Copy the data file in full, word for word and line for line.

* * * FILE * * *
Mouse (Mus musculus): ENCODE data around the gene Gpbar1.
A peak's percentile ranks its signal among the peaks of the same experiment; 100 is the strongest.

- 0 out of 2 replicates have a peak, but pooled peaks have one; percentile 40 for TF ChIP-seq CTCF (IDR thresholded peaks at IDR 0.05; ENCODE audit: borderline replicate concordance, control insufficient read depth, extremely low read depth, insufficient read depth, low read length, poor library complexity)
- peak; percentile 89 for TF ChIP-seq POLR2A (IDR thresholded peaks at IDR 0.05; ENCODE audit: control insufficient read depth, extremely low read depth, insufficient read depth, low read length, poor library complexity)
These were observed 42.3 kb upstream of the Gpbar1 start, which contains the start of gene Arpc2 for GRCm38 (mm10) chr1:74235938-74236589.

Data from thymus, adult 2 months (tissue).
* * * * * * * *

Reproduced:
Mouse (Mus musculus): ENCODE data around the gene Gpbar1.
A peak's percentile ranks its signal among the peaks of the same experiment; 100 is the strongest.

- 0 out of 2 replicates have a peak, but pooled peaks have one; percentile 40 for TF ChIP-seq CTCF (IDR thresholded peaks at IDR 0.05; ENCODE audit: borderline replicate concordance, control insufficient read depth, extremely low read depth, insufficient read depth, low read length, poor library complexity)
- peak; percentile 89 for TF ChIP-seq POLR2A (IDR thresholded peaks at IDR 0.05; ENCODE audit: control insufficient read depth, extremely low read depth, insufficient read depth, low read length, poor library complexity)
These were observed 42.3 kb upstream of the Gpbar1 start, which contains the start of gene Arpc2 for GRCm38 (mm10) chr1:74235938-74236589.

Data from thymus, adult 2 months (tissue).